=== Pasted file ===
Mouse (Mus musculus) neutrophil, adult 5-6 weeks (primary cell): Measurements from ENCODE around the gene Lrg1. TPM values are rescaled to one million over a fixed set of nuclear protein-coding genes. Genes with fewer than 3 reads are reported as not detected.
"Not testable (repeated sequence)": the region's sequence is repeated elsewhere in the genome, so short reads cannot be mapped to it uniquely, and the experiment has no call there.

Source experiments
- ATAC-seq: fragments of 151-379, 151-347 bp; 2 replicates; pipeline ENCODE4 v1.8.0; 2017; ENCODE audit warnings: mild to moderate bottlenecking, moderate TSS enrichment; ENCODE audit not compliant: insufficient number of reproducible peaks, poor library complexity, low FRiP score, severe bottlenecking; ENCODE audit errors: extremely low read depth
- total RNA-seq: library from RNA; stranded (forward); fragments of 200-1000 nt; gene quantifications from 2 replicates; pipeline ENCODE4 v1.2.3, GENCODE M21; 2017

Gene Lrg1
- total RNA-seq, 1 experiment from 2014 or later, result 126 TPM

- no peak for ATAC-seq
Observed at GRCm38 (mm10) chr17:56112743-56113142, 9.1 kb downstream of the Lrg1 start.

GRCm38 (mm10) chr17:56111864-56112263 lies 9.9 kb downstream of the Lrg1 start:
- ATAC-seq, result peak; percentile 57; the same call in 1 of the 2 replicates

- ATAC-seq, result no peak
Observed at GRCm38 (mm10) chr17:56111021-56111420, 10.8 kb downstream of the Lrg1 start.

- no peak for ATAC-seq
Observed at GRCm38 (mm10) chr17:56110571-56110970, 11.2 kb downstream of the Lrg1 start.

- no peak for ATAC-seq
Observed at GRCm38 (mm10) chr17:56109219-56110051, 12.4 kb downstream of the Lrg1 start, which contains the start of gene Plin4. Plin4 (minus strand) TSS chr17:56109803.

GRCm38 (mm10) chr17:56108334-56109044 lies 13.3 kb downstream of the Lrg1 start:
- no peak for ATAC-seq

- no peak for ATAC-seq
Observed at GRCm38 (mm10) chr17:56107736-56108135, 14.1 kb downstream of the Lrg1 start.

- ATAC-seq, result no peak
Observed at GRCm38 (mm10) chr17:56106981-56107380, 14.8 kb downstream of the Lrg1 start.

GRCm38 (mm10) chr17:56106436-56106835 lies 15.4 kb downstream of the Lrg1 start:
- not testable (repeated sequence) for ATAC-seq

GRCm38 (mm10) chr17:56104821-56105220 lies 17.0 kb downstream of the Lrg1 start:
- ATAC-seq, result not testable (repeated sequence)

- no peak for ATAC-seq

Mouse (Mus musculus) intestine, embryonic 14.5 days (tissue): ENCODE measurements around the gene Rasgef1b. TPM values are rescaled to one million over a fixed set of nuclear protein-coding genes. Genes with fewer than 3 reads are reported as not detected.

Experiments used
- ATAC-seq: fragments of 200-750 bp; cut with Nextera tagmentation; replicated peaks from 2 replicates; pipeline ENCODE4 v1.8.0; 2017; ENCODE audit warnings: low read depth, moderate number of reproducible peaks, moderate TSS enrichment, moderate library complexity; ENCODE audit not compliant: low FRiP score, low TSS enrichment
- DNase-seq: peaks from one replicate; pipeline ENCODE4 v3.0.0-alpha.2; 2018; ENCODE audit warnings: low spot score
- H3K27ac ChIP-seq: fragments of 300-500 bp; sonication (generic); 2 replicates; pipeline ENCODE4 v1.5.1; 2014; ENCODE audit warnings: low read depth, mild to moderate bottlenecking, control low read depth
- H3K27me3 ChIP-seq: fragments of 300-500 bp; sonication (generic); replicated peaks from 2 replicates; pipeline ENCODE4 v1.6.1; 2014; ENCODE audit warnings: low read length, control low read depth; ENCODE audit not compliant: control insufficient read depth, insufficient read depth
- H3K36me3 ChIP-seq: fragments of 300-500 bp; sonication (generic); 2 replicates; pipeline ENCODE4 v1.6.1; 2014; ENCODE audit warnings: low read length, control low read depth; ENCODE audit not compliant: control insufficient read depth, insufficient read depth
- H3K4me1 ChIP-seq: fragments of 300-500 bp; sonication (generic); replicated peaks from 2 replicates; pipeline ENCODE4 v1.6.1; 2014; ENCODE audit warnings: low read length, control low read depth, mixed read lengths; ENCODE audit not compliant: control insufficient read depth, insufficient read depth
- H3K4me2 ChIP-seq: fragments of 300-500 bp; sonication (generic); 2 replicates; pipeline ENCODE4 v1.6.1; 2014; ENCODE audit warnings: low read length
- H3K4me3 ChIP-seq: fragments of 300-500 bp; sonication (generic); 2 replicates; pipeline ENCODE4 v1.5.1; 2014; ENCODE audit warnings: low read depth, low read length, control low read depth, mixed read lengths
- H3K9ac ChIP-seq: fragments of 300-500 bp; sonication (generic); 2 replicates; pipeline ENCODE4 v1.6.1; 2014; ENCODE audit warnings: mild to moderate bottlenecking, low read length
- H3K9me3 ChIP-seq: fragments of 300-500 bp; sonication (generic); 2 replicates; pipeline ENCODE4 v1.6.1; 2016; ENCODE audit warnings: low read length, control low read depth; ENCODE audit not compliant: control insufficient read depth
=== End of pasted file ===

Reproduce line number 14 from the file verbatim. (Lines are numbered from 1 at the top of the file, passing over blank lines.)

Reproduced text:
- no peak for ATAC-seq